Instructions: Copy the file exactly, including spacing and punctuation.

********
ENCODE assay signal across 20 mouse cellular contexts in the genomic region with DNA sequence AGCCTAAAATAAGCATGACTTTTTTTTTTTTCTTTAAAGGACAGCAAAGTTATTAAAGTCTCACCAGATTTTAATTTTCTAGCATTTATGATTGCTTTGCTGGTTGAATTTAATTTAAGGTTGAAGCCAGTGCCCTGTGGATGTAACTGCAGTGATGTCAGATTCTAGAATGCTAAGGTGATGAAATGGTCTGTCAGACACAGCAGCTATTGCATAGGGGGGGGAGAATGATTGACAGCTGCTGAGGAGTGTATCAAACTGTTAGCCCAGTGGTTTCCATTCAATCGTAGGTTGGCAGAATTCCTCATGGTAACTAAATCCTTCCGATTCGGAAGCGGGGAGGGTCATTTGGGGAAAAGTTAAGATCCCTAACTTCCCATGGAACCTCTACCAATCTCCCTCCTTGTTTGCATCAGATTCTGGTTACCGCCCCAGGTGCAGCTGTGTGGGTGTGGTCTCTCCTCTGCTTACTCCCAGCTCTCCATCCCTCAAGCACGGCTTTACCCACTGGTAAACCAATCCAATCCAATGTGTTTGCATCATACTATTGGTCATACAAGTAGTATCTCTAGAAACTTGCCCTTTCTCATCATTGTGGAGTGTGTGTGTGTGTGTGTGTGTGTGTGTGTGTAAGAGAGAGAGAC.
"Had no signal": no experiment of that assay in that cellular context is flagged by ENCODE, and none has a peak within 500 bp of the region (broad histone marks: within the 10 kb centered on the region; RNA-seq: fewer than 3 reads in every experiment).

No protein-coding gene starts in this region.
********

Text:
ENCODE assay signal across 20 mouse cellular contexts in the genomic region with DNA sequence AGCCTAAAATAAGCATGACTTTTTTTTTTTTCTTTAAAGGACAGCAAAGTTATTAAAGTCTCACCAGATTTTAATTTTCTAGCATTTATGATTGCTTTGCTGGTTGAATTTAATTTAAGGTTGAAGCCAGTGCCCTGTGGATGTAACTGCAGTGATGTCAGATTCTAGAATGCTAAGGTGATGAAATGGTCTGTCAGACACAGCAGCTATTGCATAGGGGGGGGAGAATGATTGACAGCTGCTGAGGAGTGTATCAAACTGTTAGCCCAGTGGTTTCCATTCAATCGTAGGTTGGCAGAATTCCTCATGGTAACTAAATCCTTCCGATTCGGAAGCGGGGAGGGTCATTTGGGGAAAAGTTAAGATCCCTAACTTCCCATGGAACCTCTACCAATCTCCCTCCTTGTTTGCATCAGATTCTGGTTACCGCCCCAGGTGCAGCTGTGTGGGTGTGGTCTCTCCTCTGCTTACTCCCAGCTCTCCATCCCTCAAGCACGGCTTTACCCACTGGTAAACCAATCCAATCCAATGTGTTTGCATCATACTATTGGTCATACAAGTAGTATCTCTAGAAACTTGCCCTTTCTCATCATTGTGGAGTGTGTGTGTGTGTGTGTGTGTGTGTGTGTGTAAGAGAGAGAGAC.
"Had no signal": no experiment of that assay in that cellular context is flagged by ENCODE, and none has a peak within 500 bp of the region (broad histone marks: within the 10 kb centered on the region; RNA-seq: fewer than 3 reads in every experiment).

No protein-coding gene starts in this region.